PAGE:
OPEC sees global flow of oil squeezed harder in 2016

HOUSTON — Collapsing crude prices could squeeze a lot more oil out of the market this year than previously believed, the Organization of Petroleum Exporting Countries said Monday.

In its monthly oil market report, OPEC predicted the oil bust will force global non-OPEC output to sink by 660,000 barrels a day this year, a 69-percent downward revision of its prior monthly forecast. Outside the 13 OPEC nations, the United States is set to see the steepest production declines later this year as domestic shale drillers trim oil spending by 40 percent compared to 2014 levels.

“Tight crude producers (in the United States) are aware that the typical oil wells in shale plays decline 60 percent annually and that the loss is recouped only by drilling new wells,” OPEC said. “As drilling subsides due to high costs and a potentially sustained low oil price, production can be expected to follow, possibly late in 2016.”

Also, crude prices have so low that production in Canada, the North Sea, Latin American and some of Asia has become “vulnerable,” OPEC said.

“2016 will be a supply-driven market,” OPEC said. “It will also be the year when the rebalancing process starts.”

The consultancy Rystad Energy estimates the oil industry has put off 4.2 million barrels of oil equivalent a day in future production while Wood Mackenzie says $380 billion in projects have been scrapped. Tudor, Pickering, Holt & Co. says the canceled projects will delay 5 million barrels a day by 2020.

“The capital intensive, long-cycle nature of megaprojects forces the (integrated oil companies) to be long-term planners, but they have been thrown by the recent volatility in oil markets,” OPEC said.

Royal Dutch Shell on Monday said it has canceled plans to develop gas reservoirs in Abu Dhabi, as the project “does not fit with the company’s strategy, particularly in the economic climate prevailing in the energy industry.”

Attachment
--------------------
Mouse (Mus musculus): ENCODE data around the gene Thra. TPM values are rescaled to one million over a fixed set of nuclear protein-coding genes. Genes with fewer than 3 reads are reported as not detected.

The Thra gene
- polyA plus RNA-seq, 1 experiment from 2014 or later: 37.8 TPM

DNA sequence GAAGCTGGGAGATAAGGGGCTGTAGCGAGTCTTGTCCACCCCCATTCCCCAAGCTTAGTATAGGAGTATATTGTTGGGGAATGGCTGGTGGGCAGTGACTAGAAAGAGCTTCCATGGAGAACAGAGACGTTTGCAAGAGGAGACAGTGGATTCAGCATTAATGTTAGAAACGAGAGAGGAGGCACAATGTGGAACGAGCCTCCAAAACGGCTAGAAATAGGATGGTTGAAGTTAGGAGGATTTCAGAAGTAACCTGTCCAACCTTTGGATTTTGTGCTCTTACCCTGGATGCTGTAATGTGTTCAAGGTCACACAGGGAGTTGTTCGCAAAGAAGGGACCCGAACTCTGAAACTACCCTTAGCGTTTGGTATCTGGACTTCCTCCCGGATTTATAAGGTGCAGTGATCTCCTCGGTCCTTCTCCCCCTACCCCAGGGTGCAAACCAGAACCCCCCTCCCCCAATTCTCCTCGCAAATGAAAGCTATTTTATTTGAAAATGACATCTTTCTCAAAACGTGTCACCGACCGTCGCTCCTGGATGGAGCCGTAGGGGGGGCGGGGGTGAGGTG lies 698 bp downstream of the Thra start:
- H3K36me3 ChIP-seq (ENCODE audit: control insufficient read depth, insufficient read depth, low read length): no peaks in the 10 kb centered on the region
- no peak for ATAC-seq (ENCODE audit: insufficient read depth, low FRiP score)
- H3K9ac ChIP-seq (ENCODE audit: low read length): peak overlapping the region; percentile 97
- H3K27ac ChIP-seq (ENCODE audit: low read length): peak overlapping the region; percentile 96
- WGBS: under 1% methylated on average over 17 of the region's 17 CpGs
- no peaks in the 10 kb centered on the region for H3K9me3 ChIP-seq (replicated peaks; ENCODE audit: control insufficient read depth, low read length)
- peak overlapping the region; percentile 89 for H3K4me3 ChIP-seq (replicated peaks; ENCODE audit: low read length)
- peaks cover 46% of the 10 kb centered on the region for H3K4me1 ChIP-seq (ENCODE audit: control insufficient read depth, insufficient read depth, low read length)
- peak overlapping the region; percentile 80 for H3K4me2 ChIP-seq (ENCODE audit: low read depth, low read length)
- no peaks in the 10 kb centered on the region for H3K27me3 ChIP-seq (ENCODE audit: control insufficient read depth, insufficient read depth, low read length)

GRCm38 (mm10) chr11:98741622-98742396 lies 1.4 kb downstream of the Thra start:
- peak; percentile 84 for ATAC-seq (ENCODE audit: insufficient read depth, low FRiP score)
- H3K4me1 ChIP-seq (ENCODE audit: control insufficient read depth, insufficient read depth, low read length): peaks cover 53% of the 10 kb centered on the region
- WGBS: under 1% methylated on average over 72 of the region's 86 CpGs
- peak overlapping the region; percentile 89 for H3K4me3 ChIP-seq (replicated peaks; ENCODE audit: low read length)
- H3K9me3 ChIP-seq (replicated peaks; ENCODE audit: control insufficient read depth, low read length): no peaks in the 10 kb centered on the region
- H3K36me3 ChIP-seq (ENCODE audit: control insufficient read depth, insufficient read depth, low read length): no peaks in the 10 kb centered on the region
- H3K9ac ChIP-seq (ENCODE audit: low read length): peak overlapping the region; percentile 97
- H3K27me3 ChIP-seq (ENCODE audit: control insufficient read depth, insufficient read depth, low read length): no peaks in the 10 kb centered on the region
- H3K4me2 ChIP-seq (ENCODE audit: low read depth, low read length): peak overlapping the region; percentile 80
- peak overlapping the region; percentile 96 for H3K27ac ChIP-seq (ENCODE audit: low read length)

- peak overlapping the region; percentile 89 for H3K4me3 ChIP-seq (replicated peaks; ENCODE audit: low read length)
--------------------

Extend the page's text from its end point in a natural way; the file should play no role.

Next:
But there are still projects coming online this year, and OPEC expects those to draw 2 million barrels of oil a day in new production. Anadarko Petroleum Corp., for example, recently announced it has brought on the first barrels of oil from its large Heidelberg project in the Gulf of Mexico. The Heidelberg spar has the capacity to produce 80,000 barrels a day.

OPEC’s report helped stabilize oil prices on Monday after an initial drop further into sub-$30 a barrel territory. The price decline was a reaction to the West lifting economic sanctions against Iran over the weekend, implementing the nuclear deal that had been set last summer. Though Iran reiterated it will try to put 500,000 barrels a day back into circulation this year, it’s a third lower than OPEC’s new forecast for the decline in non-OPEC output.

Crude output within OPEC fell by 210,600 barrels a day in December as Saudi Arabia, Nigeria and Iraq curbed production, according to estimates by secondary sources. Iraq told OPEC its output grew by 383,000 barrels a day.

But signs of oil-supply reductions come as China and other emerging markets face an economic slowdown. OPEC projects global demand growth will slip by 18 percent this year even as crude produced outside of OPEC slides 1.2 percent to about 56 million barrels a day.

The Federal Reserve’s move to raise interest rates in December has also kept crude prices under pressure as the value of the dollar rises against other currencies. Crude is traded in dollars, and when the dollar rises, oil becomes more expensive for foreign buyers.

Investors had pulled capital out of emerging markets for months before the Fed raised interest rates, sinking currencies and boosting inflation to the point that manufacturing activity began to decline in China and elsewhere. And that has slowed crude demand growth, OPEC said.

But the cartel argued a higher-valued dollar is also putting more oil projects out of reach, and that could eventually help ease the world’s oversupply of crude. And loose monetary policies in Europe and Asia could help support demand.

“If the financial industry is able to channel the global liquidity made available by ongoing monetary stimulus programs into the real economy of various countries, this should lead to a broader improvement in the world economic outlook,” OPEC said. “This in turn would result in an improving world oil supply-demand balance over the medium-term.”

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About The Author

Collin Eaton joined the Houston Chronicle's team of energy reporters in 2013, after covering the financial industry for another publication. He writes mainly about U.S. oil companies and developments in international oil markets.